Are you considering engineered hardwood flooring for your home but still don’t know if it is the best choice? Once installed, it can be difficult to distinguish an engineered hardwood floor from a solid wood floor. Although both choices provide the look of natural wood to an interior, engineered flooring come with different characteristics that may make them a better flooring option for your home depending on the circumstance.
Engineered hardwood flooring acts a little differently than solid wood floor – it is usually easier to install and more affordable than solid wood floor as well. Originally designed for use on the first floor of a home built on a concrete slab, engineered hardwood flooring technology has evolved so much over the last two decades, that the product can be used today, basically anywhere. Thanks to its qualities of been more resistant to moisture and more stable too, engineered hardwood flooring is actually suitable for places where wood planks are not, for example, bathrooms and laundry areas.
Available in different thickness, engineered floors thinner than 2cm can be simply glued down (quite the same as with vinyl or resilient floor) and is considered a DIY project. Thinner models generally come with an advanced tongue-and-groove system that locks the floor in the place and can be placed directly an older floor.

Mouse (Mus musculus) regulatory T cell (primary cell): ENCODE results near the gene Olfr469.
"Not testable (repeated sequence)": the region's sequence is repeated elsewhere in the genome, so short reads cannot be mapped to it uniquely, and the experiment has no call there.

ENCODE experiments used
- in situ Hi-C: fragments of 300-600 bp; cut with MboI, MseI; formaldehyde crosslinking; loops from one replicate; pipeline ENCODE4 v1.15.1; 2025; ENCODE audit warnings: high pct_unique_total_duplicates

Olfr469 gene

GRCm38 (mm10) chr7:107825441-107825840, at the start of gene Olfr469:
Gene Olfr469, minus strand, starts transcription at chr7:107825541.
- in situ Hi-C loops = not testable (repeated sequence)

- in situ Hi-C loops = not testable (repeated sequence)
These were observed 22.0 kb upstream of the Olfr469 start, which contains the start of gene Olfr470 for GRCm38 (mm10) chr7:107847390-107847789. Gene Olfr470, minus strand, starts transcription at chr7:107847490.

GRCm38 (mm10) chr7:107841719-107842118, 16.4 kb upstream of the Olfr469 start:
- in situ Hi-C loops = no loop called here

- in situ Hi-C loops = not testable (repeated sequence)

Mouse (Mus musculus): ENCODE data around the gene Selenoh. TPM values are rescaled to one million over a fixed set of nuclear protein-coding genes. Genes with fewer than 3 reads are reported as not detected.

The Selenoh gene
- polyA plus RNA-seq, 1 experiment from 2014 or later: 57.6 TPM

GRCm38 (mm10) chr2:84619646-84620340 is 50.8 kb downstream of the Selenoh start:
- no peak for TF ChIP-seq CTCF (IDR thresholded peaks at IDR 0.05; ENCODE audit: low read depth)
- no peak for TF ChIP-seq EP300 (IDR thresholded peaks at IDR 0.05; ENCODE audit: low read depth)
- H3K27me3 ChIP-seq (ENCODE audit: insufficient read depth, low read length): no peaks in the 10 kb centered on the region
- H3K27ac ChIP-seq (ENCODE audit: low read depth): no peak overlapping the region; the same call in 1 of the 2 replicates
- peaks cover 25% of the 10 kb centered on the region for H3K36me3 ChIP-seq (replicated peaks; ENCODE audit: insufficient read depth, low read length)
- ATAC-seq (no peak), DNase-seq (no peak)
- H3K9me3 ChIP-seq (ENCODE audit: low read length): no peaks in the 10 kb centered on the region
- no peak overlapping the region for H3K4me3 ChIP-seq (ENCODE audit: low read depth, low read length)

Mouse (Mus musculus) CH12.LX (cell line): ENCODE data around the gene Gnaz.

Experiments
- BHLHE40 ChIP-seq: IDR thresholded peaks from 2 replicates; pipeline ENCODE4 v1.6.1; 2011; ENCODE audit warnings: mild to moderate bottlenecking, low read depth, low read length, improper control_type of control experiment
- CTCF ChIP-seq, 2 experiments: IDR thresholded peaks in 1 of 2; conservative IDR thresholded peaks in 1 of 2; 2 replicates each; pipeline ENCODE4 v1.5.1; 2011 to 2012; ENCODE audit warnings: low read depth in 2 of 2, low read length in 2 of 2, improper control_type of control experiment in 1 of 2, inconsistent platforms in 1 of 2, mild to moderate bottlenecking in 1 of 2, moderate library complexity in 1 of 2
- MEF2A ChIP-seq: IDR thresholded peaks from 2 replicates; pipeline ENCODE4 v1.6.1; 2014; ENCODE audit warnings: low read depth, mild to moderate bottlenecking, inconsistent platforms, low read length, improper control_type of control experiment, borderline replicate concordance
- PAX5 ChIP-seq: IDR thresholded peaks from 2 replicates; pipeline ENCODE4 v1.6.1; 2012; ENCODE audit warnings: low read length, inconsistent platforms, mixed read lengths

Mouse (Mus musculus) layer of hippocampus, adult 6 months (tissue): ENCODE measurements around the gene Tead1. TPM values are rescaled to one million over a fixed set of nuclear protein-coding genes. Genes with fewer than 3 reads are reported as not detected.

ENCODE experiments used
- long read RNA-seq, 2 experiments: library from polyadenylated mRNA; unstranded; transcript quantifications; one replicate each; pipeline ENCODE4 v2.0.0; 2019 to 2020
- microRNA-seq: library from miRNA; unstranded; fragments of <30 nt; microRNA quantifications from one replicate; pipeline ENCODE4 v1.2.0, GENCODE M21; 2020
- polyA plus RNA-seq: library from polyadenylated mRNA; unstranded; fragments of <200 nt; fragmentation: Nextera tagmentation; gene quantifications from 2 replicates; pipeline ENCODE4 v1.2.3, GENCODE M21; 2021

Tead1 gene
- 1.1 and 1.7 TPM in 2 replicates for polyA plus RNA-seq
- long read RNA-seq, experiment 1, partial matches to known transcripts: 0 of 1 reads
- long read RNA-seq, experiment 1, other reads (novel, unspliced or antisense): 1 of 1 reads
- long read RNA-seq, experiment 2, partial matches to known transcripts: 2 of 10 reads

If you are a person who cares about the environment, then engineered hardwood floors may be a more sustainable option for you. This is especially true when you consider exotic woods which require exotic trees to be harvested so the floor can be made.
Depending on the thickness and quality of the engineered hardwood floor you choose, you can expect your floor to last from 20 to 100 years. High-end engineered floors will last as long and perform as well as solid wood floors.
One common question people tend to have when choosing between engineered hardwood flooring and solid wood floor is if engineered floors can refinish. The answer is yes, but only once. Engineered floors that come with thicker top layer can be sanded just like solid wood floors to erase deeper scratches and dents while engineered floors that feature a wear layer less than 2 mm thick can tolerate only a light scuff-sending with a buffer.
Overall, engineered hardwood floors look and feel pretty much the same as solid wood floors, but they are more flexible, especially for DIY installation. For many homes, it is a better and greener flooring choice!